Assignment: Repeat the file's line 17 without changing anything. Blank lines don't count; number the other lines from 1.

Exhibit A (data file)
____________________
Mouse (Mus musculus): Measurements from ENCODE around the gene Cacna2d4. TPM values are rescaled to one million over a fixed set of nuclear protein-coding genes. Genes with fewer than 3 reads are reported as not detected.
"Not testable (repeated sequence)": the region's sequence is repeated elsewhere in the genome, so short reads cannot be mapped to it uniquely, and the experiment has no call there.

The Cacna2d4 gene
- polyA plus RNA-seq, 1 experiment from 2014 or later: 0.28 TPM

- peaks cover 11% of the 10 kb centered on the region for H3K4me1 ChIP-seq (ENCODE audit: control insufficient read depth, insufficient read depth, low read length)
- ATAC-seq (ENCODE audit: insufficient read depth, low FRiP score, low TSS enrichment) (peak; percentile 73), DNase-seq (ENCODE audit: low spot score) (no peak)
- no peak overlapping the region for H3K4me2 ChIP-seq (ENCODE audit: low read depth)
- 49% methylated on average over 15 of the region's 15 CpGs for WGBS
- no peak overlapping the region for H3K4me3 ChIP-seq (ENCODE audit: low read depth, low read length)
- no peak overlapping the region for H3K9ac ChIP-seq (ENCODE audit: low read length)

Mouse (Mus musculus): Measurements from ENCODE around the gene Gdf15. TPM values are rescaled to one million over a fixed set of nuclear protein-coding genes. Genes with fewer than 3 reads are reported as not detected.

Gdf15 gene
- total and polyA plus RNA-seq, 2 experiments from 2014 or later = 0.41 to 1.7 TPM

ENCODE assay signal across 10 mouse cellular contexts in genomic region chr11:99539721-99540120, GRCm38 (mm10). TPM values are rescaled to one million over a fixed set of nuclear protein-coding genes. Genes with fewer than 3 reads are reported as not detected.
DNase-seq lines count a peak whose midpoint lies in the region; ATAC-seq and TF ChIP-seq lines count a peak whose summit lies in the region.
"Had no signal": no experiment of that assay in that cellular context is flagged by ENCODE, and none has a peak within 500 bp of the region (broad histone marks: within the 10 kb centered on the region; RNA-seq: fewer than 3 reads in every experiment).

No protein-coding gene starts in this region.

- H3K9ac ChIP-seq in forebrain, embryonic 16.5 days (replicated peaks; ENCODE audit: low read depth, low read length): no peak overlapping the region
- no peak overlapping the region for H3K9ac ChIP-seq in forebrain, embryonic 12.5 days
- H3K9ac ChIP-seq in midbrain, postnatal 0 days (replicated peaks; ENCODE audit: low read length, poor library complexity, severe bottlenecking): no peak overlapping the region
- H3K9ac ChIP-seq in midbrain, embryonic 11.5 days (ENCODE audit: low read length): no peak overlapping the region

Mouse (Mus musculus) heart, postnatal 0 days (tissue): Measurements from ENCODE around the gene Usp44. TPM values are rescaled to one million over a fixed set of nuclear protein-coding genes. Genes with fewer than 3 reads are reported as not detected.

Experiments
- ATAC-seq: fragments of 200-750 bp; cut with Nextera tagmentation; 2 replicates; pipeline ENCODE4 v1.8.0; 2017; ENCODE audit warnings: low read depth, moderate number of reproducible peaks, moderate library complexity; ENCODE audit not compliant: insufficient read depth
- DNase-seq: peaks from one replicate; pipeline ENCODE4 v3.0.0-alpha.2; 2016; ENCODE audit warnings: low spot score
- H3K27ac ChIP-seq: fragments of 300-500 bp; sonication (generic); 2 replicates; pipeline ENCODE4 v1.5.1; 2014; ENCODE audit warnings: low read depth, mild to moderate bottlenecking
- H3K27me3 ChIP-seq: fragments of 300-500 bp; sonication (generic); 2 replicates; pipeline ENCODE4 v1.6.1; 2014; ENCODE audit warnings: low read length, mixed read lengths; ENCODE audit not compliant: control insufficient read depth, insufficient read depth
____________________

No protein-coding gene starts in this region.